Drive for Greater Efficiencies and Cost Reductions

There is a common thread connecting the trend to cloud-, Web-, and mobile-based solutions and the growing interest in using CROs in emerging markets: the need to increase efficiencies and reduce costs. Pressures from consumers, investors, insurance companies, regulators, and governments to drive down costs and improve product performance (efficacy, ease of use, patient adherence, etc.) are behind the recent increase in industry consolidation and the growing reliance on outsourcing.

The rising costs and complexity of clinical trials is further challenging the industry. As a result, drug companies are looking for ways to increase efficiency and productivity and reduce costs and development timelines by streamlining data management and work flows across all of their activities, all while maintaining the highest quality and safety.


The adoption of cloud-based electronic data capture systems for clinical trial management, the use of CROs in emerging markets for clinical trials targeting populations in those regions, and greater use of automated testing services (see below) are just some of the ways that sponsors are looking to achieve these goals. CROs that are early adopters of these technologies and other new platforms will have the greatest likelihood of success going forward.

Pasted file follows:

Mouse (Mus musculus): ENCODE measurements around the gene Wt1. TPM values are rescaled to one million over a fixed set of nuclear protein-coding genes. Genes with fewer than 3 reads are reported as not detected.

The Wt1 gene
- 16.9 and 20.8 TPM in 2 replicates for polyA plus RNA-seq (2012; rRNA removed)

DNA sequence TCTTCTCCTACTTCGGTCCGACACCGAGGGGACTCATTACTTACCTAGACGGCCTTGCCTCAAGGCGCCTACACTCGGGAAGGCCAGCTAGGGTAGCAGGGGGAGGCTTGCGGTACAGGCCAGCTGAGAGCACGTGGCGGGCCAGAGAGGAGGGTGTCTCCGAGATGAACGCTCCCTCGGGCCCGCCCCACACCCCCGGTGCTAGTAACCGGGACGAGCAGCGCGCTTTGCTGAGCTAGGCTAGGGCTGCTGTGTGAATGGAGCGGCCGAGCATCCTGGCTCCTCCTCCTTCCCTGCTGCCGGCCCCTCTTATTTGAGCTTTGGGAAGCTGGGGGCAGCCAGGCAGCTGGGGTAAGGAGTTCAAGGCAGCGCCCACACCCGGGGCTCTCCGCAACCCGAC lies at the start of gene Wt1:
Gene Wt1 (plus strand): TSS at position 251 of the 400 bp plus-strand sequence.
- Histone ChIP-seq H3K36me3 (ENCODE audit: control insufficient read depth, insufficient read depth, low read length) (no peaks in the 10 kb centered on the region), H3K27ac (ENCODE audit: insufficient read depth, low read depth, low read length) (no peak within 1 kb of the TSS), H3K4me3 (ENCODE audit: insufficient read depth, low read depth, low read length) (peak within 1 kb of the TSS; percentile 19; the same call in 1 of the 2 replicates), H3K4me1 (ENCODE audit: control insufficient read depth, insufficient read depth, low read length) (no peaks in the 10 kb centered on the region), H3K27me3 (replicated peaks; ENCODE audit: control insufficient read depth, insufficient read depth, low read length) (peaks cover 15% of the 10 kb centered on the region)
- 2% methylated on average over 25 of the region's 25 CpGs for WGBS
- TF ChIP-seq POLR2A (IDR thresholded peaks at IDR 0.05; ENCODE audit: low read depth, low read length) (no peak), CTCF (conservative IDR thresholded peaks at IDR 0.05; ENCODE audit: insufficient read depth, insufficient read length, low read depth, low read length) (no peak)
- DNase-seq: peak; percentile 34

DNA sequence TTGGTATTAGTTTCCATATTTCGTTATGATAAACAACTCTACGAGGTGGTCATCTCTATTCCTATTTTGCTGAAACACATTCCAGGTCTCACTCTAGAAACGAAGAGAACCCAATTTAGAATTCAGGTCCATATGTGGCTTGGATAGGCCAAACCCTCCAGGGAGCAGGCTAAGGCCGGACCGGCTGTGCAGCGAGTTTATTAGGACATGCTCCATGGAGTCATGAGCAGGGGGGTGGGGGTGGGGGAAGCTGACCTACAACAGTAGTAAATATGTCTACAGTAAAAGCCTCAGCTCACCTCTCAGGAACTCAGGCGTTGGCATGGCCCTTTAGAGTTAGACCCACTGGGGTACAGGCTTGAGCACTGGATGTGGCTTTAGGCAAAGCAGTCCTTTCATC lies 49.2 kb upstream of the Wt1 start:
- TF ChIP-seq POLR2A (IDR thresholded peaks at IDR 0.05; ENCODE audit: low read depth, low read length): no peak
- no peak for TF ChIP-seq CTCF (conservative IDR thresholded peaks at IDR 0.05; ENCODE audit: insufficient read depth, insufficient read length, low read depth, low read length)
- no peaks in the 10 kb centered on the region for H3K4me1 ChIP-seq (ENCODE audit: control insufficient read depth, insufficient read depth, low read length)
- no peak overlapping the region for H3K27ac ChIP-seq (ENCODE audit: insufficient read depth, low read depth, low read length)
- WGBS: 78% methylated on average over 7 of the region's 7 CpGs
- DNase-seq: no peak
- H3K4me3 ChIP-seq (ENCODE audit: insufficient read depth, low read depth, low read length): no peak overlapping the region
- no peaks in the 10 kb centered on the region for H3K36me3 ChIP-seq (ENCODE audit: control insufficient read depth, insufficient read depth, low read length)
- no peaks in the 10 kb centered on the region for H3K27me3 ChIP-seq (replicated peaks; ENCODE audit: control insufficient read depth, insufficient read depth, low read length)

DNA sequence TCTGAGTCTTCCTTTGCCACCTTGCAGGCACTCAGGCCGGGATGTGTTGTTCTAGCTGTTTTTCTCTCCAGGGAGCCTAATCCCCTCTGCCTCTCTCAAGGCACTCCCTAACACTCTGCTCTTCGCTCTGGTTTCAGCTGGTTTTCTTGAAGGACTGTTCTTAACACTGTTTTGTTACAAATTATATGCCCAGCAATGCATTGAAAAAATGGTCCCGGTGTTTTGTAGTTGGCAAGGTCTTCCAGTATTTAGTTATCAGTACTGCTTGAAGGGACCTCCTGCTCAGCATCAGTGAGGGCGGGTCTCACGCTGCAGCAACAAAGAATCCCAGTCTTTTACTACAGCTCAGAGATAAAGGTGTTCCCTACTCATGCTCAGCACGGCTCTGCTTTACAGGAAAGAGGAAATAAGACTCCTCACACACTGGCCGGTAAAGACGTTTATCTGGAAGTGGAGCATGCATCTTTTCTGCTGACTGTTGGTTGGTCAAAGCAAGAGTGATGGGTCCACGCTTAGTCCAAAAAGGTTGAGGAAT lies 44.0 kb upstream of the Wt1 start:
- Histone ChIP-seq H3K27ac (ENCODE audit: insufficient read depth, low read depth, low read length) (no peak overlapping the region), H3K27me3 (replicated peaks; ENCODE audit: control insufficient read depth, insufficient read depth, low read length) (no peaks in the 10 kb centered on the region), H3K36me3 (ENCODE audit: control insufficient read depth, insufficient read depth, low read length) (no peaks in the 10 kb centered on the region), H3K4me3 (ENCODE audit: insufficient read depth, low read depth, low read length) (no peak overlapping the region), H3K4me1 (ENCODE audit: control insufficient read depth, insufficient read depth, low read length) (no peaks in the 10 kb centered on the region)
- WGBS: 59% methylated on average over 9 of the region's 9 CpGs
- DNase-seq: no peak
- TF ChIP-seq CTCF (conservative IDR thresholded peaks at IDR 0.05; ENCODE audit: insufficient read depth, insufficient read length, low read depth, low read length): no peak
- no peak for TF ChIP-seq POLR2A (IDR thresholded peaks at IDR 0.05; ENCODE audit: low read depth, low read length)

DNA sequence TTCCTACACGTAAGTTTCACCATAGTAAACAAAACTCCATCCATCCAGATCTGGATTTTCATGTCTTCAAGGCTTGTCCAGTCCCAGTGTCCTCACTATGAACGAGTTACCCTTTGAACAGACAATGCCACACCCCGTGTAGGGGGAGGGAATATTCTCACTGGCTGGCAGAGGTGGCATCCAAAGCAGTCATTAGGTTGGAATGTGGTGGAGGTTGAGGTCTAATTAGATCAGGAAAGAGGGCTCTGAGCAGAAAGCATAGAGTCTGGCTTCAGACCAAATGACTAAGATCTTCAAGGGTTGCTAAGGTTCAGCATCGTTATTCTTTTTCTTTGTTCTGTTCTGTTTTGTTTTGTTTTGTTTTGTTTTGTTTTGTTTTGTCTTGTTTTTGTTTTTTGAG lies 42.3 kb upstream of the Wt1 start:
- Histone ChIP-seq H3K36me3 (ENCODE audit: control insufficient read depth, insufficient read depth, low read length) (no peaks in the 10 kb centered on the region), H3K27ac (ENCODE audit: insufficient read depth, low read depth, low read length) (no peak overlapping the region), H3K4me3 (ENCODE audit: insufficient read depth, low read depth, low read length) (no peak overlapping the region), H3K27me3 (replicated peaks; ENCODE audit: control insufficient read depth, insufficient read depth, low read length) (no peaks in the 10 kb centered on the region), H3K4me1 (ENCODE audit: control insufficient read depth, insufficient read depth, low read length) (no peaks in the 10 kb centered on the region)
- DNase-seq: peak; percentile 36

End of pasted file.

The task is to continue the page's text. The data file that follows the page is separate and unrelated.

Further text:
Interest in Automation

In addition to Internet-based technologies, many of the respondents who identify as working exclusively with CROs (44%) expressed an interest in the use of robotics laboratories for routine testing. The most often cited benefits of automated testing included faster turnaround times (61% of survey participants), the reduced possibility for human error (50%), and greater reproducibility (45%). Interestingly, cost savings on staff was not an important factor and was in fact mentioned by the least number of survey respondents (14%) as a key benefit of automation.